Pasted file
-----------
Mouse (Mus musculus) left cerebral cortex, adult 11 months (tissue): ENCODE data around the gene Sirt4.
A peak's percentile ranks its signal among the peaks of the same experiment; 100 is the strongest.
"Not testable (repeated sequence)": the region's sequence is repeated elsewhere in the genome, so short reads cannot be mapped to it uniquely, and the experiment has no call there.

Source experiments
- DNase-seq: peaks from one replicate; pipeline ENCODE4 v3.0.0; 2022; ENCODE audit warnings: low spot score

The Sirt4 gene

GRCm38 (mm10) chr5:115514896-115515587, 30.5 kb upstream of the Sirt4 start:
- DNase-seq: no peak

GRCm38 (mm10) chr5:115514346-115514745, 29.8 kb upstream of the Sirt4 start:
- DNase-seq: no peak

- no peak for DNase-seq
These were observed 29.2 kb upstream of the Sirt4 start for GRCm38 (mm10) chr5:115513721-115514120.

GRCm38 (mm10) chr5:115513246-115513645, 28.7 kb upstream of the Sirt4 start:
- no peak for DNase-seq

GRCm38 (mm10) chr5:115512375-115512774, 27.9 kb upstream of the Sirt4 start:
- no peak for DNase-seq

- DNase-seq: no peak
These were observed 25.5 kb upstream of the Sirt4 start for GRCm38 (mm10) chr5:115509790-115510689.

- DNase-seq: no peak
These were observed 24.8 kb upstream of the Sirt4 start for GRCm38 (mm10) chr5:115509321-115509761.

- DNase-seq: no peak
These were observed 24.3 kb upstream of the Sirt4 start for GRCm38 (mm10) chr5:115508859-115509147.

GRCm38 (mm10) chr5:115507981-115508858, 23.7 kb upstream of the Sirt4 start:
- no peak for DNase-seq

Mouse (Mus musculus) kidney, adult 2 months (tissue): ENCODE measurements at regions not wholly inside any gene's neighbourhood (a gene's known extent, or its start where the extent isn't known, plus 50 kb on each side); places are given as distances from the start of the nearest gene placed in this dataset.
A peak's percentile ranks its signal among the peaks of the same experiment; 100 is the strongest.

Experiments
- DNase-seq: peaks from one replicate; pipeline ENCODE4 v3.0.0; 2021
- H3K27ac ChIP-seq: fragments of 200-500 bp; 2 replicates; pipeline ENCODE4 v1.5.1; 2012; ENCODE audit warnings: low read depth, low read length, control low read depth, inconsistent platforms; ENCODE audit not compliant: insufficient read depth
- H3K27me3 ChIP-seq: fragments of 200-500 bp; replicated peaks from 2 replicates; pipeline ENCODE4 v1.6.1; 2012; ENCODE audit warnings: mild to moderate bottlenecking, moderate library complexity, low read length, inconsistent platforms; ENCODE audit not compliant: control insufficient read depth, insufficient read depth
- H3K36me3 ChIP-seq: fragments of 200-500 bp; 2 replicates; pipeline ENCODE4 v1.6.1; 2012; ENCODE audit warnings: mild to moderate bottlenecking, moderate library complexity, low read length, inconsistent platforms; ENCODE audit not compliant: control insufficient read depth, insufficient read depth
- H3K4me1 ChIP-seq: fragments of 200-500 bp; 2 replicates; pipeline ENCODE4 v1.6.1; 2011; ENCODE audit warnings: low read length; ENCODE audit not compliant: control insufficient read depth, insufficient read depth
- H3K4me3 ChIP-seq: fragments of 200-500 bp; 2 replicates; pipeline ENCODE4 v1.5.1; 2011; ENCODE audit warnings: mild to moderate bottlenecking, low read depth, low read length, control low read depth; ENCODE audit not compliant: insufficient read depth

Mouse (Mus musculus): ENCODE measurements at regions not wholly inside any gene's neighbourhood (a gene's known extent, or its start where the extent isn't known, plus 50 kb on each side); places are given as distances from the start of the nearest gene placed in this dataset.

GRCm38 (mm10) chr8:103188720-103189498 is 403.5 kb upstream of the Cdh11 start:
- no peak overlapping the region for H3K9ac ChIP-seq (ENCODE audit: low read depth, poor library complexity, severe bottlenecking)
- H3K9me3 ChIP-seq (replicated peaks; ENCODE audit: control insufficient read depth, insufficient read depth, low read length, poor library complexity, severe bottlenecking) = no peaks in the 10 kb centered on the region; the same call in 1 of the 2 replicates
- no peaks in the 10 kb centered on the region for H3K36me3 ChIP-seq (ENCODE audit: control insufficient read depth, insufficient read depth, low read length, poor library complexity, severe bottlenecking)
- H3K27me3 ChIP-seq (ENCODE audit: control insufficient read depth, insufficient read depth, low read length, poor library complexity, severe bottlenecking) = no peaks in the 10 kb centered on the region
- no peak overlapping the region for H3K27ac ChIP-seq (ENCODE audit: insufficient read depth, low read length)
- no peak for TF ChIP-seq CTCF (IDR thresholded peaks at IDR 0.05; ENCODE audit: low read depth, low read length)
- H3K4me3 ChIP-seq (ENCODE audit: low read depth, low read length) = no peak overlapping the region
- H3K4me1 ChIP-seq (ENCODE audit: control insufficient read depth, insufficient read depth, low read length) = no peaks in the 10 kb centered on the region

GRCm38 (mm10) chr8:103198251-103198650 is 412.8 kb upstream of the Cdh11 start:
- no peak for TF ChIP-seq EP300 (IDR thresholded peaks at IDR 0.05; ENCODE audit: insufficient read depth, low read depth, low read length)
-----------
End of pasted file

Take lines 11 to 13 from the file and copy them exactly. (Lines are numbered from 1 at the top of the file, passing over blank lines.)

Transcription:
- no peak for DNase-seq
These were observed 29.2 kb upstream of the Sirt4 start for GRCm38 (mm10) chr5:115513721-115514120.

GRCm38 (mm10) chr5:115513246-115513645, 28.7 kb upstream of the Sirt4 start: